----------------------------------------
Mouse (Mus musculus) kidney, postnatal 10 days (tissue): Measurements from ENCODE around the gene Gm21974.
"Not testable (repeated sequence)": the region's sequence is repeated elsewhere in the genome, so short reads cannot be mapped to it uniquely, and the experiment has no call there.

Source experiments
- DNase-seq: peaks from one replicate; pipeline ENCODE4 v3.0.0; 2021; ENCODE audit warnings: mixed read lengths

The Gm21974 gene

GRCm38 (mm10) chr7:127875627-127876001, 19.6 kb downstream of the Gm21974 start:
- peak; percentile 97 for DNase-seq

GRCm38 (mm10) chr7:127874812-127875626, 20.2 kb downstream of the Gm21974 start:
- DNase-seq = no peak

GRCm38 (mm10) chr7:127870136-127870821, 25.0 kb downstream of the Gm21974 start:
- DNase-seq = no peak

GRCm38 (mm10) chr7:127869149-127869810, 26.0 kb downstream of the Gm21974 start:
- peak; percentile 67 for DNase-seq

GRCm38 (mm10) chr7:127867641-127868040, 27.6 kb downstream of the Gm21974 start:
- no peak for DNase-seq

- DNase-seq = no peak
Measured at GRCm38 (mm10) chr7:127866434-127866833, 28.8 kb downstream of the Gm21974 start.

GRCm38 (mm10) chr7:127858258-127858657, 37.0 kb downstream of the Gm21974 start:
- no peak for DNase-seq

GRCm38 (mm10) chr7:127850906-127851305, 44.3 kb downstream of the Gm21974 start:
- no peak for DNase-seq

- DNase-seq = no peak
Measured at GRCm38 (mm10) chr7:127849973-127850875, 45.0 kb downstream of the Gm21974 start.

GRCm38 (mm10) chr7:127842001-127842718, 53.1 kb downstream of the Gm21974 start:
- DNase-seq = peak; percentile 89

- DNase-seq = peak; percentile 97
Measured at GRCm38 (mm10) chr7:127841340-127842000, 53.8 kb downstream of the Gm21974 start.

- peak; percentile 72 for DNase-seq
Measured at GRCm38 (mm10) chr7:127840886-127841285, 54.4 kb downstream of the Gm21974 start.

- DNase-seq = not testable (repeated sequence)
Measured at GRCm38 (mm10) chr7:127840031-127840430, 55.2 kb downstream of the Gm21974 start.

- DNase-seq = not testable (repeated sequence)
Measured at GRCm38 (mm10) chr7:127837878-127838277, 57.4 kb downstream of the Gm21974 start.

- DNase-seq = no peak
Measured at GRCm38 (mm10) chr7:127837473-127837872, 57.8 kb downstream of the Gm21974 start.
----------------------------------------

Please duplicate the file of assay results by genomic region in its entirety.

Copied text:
Mouse (Mus musculus) kidney, postnatal 10 days (tissue): Measurements from ENCODE around the gene Gm21974.
"Not testable (repeated sequence)": the region's sequence is repeated elsewhere in the genome, so short reads cannot be mapped to it uniquely, and the experiment has no call there.

Source experiments
- DNase-seq: peaks from one replicate; pipeline ENCODE4 v3.0.0; 2021; ENCODE audit warnings: mixed read lengths

The Gm21974 gene

GRCm38 (mm10) chr7:127875627-127876001, 19.6 kb downstream of the Gm21974 start:
- peak; percentile 97 for DNase-seq

GRCm38 (mm10) chr7:127874812-127875626, 20.2 kb downstream of the Gm21974 start:
- DNase-seq = no peak

GRCm38 (mm10) chr7:127870136-127870821, 25.0 kb downstream of the Gm21974 start:
- DNase-seq = no peak

GRCm38 (mm10) chr7:127869149-127869810, 26.0 kb downstream of the Gm21974 start:
- peak; percentile 67 for DNase-seq

GRCm38 (mm10) chr7:127867641-127868040, 27.6 kb downstream of the Gm21974 start:
- no peak for DNase-seq

- DNase-seq = no peak
Measured at GRCm38 (mm10) chr7:127866434-127866833, 28.8 kb downstream of the Gm21974 start.

GRCm38 (mm10) chr7:127858258-127858657, 37.0 kb downstream of the Gm21974 start:
- no peak for DNase-seq

GRCm38 (mm10) chr7:127850906-127851305, 44.3 kb downstream of the Gm21974 start:
- no peak for DNase-seq

- DNase-seq = no peak
Measured at GRCm38 (mm10) chr7:127849973-127850875, 45.0 kb downstream of the Gm21974 start.

GRCm38 (mm10) chr7:127842001-127842718, 53.1 kb downstream of the Gm21974 start:
- DNase-seq = peak; percentile 89

- DNase-seq = peak; percentile 97
Measured at GRCm38 (mm10) chr7:127841340-127842000, 53.8 kb downstream of the Gm21974 start.

- peak; percentile 72 for DNase-seq
Measured at GRCm38 (mm10) chr7:127840886-127841285, 54.4 kb downstream of the Gm21974 start.

- DNase-seq = not testable (repeated sequence)
Measured at GRCm38 (mm10) chr7:127840031-127840430, 55.2 kb downstream of the Gm21974 start.

- DNase-seq = not testable (repeated sequence)
Measured at GRCm38 (mm10) chr7:127837878-127838277, 57.4 kb downstream of the Gm21974 start.

- DNase-seq = no peak
Measured at GRCm38 (mm10) chr7:127837473-127837872, 57.8 kb downstream of the Gm21974 start.